Sunday, January 9, 2011

WiiWare Demos Overview #6

Nintendo began to allow Demos for WiiWare, and with each week, there has been at least one new demo released alongside the new titles for WiiWare, Virtual Console, and DSiWare.

In order to help those see what the demos contain, we here at 3RM will explain what each demo contains content-wise relative to the actual game.

Please note that games which have a bronze rating or higher on the Nintendo Channel will keep their demos longer. In order to vote for the games, you must own the full version and have played the full version for longer than an hour in order to recommend it. Once recommended enough, the game will be given a particular rating on the Nintendo Channel.

This update includes both last week's and the previous week's WiiWare Demos.


Max and the Magic Marker

Developer: Press Play
Publisher: Press Play
Original Release: March 8th, 2010
Price: 1000 Wii Points

What is it?
Max and the Magic Marker is a combination of a platforming game and the indie hit Crayon Physics. Players control Max, a young boy who, after being given a magic marker, draws an evil eggplant monster who begins to spread havoc across all of Max's drawings. In order to stop him, he draws himself into the picture, and off he goes into a magical journey. Players move Max around the world, but they also control the marker which can produce drawings which appear into the world as climbable objects. The point of the game is to reach the end of each level, avoiding monsters and using what limited marker ink is available to pass particular platform puzzles.

What does the demo have?
The demo is by far one of the shortest of the demos currently released. The game starts off the a splash screen with the option to buy the game or move to the demo. As the demo is played, the game's intro animation begins, and once the charming visual is complete, the game's demo starts. The demo only allows players to explore and venture through the first level, more or less the game's tutorial. By the time the player makes it to the end of the level, a screen appears to ask to either replay the demo, return to the Wii Menu, or buy the full version.

How does it compare to the full version?
The full game consists of three worlds with five levels each. Some levels are as long as this one, but others become quite large in scope. Each level is filled with a large amount of collectibles to find, some being fairly well hidden, so there is some length to completionists out there. The game itself is not terribly long, but the charm, if it strikes you well in the demo, will certainly keep you moving throughout the main game.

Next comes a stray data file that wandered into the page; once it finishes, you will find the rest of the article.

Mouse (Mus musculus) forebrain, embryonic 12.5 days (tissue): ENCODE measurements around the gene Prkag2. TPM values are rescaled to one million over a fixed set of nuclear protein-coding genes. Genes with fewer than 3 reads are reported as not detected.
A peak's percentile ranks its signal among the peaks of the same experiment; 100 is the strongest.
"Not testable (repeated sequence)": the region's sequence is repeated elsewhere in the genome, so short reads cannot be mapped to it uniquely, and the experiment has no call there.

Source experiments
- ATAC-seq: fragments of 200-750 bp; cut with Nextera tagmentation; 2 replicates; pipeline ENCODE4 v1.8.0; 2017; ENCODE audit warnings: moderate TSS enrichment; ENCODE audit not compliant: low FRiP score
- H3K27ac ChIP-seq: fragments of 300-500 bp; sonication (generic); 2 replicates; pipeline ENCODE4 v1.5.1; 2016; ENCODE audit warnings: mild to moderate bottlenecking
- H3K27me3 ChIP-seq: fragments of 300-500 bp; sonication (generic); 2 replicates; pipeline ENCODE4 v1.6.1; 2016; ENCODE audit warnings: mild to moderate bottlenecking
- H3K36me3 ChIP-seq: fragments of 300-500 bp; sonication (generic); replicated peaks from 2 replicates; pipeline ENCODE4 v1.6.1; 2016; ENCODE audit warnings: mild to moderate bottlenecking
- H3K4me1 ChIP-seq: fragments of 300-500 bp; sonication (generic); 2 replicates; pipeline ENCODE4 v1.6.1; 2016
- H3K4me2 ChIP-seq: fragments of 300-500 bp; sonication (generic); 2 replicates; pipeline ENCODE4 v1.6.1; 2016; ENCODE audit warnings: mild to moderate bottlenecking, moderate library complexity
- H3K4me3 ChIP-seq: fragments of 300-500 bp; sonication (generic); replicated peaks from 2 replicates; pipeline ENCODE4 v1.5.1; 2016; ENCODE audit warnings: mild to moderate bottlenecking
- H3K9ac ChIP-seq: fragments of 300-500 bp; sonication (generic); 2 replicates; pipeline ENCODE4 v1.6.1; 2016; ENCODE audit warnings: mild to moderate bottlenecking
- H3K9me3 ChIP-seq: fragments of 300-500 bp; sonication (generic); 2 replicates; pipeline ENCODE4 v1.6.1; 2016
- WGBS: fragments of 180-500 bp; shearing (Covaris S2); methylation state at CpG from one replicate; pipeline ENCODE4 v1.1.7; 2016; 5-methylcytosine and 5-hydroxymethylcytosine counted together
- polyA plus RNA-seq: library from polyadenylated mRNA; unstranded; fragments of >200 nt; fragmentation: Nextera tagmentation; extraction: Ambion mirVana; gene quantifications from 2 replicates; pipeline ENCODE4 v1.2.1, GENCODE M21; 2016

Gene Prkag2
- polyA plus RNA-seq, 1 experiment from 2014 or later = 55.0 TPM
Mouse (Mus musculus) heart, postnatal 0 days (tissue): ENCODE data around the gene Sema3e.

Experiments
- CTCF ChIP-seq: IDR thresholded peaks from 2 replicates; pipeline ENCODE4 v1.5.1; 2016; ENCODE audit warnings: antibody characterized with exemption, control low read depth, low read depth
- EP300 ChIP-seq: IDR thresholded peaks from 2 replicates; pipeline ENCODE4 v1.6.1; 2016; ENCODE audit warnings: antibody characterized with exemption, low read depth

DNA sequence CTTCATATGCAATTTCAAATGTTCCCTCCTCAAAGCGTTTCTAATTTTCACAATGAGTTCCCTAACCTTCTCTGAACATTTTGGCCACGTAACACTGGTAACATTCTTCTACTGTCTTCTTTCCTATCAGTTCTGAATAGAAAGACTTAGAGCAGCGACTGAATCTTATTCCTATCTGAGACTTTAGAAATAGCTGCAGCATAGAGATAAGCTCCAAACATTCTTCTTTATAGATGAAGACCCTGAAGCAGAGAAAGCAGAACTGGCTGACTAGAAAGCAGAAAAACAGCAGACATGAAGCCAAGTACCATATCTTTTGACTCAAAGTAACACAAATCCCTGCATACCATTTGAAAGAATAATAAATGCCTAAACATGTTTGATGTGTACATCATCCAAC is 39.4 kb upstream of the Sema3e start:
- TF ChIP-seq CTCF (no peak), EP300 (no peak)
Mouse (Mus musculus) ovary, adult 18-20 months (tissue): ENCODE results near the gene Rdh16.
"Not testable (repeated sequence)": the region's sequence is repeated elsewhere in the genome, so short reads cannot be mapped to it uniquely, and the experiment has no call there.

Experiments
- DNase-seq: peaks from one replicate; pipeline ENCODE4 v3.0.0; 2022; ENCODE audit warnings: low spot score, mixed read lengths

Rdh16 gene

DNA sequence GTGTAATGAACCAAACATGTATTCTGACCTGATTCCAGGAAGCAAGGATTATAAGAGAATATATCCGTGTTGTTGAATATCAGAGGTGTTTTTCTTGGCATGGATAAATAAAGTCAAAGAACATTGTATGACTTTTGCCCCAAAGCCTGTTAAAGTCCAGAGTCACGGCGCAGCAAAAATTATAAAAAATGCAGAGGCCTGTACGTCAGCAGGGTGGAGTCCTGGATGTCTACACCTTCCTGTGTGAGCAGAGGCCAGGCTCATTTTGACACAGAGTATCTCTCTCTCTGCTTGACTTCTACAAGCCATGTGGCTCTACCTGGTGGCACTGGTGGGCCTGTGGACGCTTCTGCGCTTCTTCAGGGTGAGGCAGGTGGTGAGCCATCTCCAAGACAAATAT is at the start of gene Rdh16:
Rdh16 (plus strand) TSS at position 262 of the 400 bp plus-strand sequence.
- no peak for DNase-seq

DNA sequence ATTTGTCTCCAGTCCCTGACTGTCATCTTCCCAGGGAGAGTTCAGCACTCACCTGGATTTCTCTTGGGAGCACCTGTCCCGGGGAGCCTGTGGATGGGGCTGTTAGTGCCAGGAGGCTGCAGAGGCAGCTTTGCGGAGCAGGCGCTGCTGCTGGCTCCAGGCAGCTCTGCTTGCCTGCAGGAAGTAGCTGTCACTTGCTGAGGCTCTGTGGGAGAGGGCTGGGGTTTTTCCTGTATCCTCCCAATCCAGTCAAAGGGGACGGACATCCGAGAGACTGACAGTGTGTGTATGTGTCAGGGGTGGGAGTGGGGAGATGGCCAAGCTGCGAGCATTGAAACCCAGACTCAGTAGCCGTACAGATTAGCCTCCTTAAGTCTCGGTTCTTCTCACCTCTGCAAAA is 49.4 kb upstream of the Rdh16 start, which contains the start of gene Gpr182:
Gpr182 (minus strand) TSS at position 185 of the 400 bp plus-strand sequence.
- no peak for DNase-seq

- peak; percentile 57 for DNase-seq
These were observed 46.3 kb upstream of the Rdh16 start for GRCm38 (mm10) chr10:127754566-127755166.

Developer: Dreambox Games
Publisher: Dreambox Games
Original Release: November 1st, 2010
Price: 1000 Wii Points

What is it?
Robox is a platforming exploration title in which players control a robot probe who has fallen onto an alien planet to explore and rebuild itself in order to complete its mission. The Robox must travel around three massive environments strung together, but in order to pass certain obstacles, it needs to regain its abilities, which it can do with the help of small alien beings which take residence inside its body. Shoot down alien attackers and venture into the unknown, all while the friendly aliens help you get back to your strong self and finish your mission.

What does the demo have?
Robox's demo opens with a row of Robot drones held for deployment. Players can choose to play the demo, leave to the Wii Menu, or purchase the full game. Selecting the demo, the drone falls and collides with everything on the way down. Players will be able to venture throughout a large section of the first major environment, but saving is not possible. Those who play the demo long enough will encounter a mass of falling enemy slugs, followed by a face-off against a constant onslaught of the same enemies. The demo takes players inside of the Robox twice, once to give a bunch of tutorial screens and another to actually push players into applying said tutorial. I admit I could not pass the enemy slug confrontation, so if the demo continues beyond that, I do not know.

How does it compare to the full version?
Robox is a longer game, partially due to the game's extreme difficulty levels for a good length of the adventure. Players can venture through three inter-connected worlds and earn additional hitpoints and abilities over the course of the adventure. There is a large adventure here to embark upon if the difficulity is not a swaying factor.

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